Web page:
Frans Edvard Johansson (Frank Edward) Herling (1867 - 1947)

By the next census he was living in California, reunited with the family.  It was tough times and the family did what they needed to survive.

I wrote the story into the narrative of my grandmother's profile: Ruth Violet Lenore (Helegen) Herling

edit: added bold to profession

by SJ Baty G2G6 Pilot (615k points)
edited by SJ Baty
Wow. It's awesome that you found him through census records and that he finally reunited with his family. I admire the hard work you have done to gather all the family information!
What a wonderful profile you have done on your grandmother Ruth. I really enjoyed reading about her life, and the timeline is especially good.

Thanks Alexis, I'm glad you like it.  I got a lot of examples from cousin Caryl Ruckert.  If you got to the Bio Builders monthly threads and then click on the profiles she's created they will blow your socks off.  So I just started copying what she was doing.  The timeline idea was mine and now she's been adding that to her profiles. If you read a lot of other profiles, you see some great ideas and we can all learn from each others work and make our profiles shine.

This is the one I'm working on this week and almost finished: Marjry (Degraff) Miller.

I love the coverlet for the boarder, and I saw how you made the dates in bold. Thanks again SJ.
+14 votes

As I've mentioned before, I come from a long line of Irish farmers, with the occasional sprinkling of family members with clergy roles.  One distant relative that I came across provided a little variation on that theme.

John Whiteside was the eldest son of a Irish farmer, and related to many farmers on all sides of his family.  However, he decided to become a civil servant, which meant signing up for civil service exams and potentially a career as a bureaucrat.  However, I don't imagine he was a desk-jockey or pencil pusher.  His chosen role, which he seems to have had throughout his long civil service career is "Customs Examining Officer" which he did from at least the 1880s to the 1910s.  And not just in any small town - he was working at the docks in London's East End.  In my imagination he is not ticking things off on a form on a clip board, but more likely having a robust conversation with the folks who saw bringing merchandise into London as an easy way to make money if they could just avoid paying the customs duty!

by Linda Hawkes G2G6 Mach 2 (20.8k points)
+16 votes

My grandfather Arthur Hawkes started out working for his father in the family fish shop. I was able to track down an early photo of him with the company vehicle (a bicycle) in front of the shop. https://www.wikitree.com/photo/jpg/Hawkes-818-1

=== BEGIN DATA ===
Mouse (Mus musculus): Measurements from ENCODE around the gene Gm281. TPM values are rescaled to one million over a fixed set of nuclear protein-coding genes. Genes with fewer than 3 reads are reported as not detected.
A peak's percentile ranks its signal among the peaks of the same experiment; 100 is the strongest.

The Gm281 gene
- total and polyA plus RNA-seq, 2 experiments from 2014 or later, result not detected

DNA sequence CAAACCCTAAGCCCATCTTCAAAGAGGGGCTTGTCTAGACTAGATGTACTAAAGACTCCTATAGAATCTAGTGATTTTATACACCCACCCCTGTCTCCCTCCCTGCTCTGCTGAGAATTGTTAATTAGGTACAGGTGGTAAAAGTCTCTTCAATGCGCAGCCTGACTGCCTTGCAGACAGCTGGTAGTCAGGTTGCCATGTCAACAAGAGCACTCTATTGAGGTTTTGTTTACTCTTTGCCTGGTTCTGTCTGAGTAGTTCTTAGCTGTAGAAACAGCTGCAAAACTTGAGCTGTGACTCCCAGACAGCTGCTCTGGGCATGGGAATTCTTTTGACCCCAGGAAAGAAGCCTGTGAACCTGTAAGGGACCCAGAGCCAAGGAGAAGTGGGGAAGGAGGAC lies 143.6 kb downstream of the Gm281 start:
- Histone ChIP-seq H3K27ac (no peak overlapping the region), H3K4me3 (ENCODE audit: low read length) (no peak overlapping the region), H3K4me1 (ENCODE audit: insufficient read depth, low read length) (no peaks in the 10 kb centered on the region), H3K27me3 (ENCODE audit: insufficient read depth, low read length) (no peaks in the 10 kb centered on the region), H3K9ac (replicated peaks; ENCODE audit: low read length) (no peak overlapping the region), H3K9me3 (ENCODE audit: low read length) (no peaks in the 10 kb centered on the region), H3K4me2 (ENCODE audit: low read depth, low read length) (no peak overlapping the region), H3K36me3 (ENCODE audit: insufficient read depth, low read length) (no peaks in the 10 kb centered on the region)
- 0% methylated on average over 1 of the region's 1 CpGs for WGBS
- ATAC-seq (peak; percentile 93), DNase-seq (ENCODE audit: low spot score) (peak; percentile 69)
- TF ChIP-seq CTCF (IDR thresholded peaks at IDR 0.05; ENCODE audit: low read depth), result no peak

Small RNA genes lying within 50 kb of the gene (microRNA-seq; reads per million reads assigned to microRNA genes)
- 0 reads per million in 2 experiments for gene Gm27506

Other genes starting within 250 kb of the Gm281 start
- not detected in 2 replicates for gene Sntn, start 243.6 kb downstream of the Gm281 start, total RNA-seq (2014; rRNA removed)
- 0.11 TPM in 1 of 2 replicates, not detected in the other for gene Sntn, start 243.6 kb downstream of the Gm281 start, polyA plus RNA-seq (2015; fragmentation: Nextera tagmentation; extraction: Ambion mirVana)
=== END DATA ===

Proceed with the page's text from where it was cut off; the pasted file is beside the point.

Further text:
He decided the fish business was not for him, perhaps he didn't like the early mornings going to get stock from Billingsgate Market in London, and later worked as a Carpenter.

by Ray Hawkes G2G6 Mach 2 (23.3k points)
edited by Ray Hawkes
+13 votes

Before doing research I imagined all the Midwestern Irish immigrants in my family history would be farmers or craftsmen. It turns out, of my three Irish great great grandfathers, only one was a craftsman. The other two got jobs in industry.    Patrick Brodigan for example migrated with his family straight to Rock Island, Illinois, and worked there as a miner in apparently dreadful conditions. He must have been among the strikers, and maybe he participated in riots.

What I find amazing is that somehow he was able to leave Rock Island after nearly 20 years of hard labor and start over as a farmer in Iowa. Farming requires money, planning and know-how, in addition to hard work. I wonder how the family managed. What was grown on the farm? Did the Brodigan family produce enough to sell, or just enough to feed the family? 

by C Ryder G2G6 Mach 3 (39.9k points)
+15 votes

My great grandmother Josie Benham was a telephone operator in 1904 in Corvallis, Oregon.  She earned about $7 a week.  

by Caryl Ruckert G2G6 Pilot (139k points)
I can imagine her with those cup shaped earphones pulling cables in and out of holes to line up the calls - what used to take ten thousand operators now fits in a chip smaller than your fingernail!
I bet it was fun for her SJ!  She was in at the very beginning of the Information Age.  lol
+17 votes

 I had a number of very large negatives in a box for many years and finally decided to have photographs printed from them.  What I discovered was my Grandfather Clarence Elisha Driver (1876-1952) and family on their Goat Ranch in Manton Ca! If you check a map, Manton is pretty much nowhere. Clarence did a number of jobs during his life. He went to the Alaska Goldrush, He had a farm on Dry Creek in Placer County, he dug potatoes as a laborer, and here he is with the goats and Anna (his wife) and elder sons Winfield, Malcolm and James. week 6